America Walks into a Bar: A Spirited History of Taverns and Saloons by Christine Sismondo, PDF, 019973495X

January 31, 2017


America Walks into a Bar: A Spirited History of Taverns and Saloons, Speakeasies and Grog Shops by Christine Sismondo

  • Print Length: 336 Pages
  • Publisher: Oxford University Press
  • Publication Date: June 21, 2011
  • Language: English
  • ASIN: B0054ID91K
  • ISBN-10: 019973495X
  • ISBN-13: 978-0199734955
  • File Format: PDF



Wow! As a student of American history, I was amazed to read such a frank and entertaining piece of what really occurred behind what you typically find in historical textbooks and biographies. This is a story of about the United States that delves into the lives of everyday people, behind the scenes politics, civil disobedience, and crafty maneuverings of citizens revolting against oppressive laws. When politicians create unjust laws to control society, in particular, the prohibition of enjoyment of life and the pursuit of happiness, e.g., the consumption of alcohol, citizens always seemed to find a way to thumb their nose at such oppression and continue such pursuits. This is a loveable, quick read for anyone interested in what life was really like for the common folk throughout America since the founding of the country.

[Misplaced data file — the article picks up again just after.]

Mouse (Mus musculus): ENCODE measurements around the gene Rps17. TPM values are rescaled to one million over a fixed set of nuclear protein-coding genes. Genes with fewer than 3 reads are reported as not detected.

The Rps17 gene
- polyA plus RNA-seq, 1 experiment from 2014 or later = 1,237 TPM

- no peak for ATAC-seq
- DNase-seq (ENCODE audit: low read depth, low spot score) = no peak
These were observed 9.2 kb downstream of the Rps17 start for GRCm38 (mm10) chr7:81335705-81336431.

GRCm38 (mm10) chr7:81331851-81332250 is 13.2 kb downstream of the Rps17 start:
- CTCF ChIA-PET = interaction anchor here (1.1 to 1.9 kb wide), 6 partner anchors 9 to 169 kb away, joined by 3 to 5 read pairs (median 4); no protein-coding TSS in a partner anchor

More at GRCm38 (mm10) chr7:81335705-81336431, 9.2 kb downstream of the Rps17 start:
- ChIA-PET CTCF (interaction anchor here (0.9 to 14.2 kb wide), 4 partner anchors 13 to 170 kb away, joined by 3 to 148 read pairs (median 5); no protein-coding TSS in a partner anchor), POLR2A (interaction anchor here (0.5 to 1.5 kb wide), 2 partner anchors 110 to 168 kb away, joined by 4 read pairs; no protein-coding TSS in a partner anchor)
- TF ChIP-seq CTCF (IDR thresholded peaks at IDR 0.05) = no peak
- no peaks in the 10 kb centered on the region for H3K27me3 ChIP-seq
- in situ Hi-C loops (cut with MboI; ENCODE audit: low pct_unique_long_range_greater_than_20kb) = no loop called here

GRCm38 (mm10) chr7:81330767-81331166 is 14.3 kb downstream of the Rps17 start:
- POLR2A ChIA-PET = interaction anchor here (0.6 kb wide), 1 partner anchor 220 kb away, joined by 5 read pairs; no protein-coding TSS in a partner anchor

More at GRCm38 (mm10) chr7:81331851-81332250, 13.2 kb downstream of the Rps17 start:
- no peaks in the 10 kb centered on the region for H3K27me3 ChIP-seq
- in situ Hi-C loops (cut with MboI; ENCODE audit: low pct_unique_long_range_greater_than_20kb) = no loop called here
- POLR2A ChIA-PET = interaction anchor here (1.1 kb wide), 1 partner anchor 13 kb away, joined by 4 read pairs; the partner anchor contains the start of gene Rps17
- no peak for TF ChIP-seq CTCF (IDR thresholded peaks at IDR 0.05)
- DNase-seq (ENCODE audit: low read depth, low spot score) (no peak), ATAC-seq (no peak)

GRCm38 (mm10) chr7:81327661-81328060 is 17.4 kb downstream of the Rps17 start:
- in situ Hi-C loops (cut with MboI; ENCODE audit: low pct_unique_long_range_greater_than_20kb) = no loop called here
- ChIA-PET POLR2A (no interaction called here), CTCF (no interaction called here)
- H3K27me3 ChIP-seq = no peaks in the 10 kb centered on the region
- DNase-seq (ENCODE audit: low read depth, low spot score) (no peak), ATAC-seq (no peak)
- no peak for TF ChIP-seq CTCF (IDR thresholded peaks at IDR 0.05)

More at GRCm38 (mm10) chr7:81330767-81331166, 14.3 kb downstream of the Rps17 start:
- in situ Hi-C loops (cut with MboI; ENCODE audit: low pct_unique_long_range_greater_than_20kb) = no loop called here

When George Washington bade farewell to his officers, he did so in New York’s Fraunces Tavern. When Andrew Jackson planned his defense of New Orleans against the British in 1815, he met Jean Lafitte in a grog shop. And when John Wilkes Booth plotted with his accomplices to carry out an assassination, they gathered in Surratt Tavern.

In America Walks into a Bar, Christine Sismondo recounts the rich and fascinating history of an institution often reviled, yet always central to American life. She traces the tavern from England to New England, showing how even the Puritans valued “a good Beere.” With fast-paced narration and lively characters, she carries the story through the twentieth century and beyond, from repeated struggles over licensing and Sunday liquor sales, from the Whiskey Rebellion to the temperance movement, from attempts to ban “treating” to Prohibition and repeal. As the cockpit of organized crime, politics, and everyday social life, the bar has remained vital–and controversial–down to the present. In 2006, when the Hurricane Katrina Emergency Tax Relief Act was passed, a rider excluded bars from applying for aid or tax breaks on the grounds that they contributed nothing to the community. Sismondo proves otherwise: the bar has contributed everything to the American story.

Now in paperback, Sismondo’s heady cocktail of agile prose and telling anecdotes offers a resounding toast to taprooms, taverns, saloons, speakeasies, and the local hangout where everybody knows your name.


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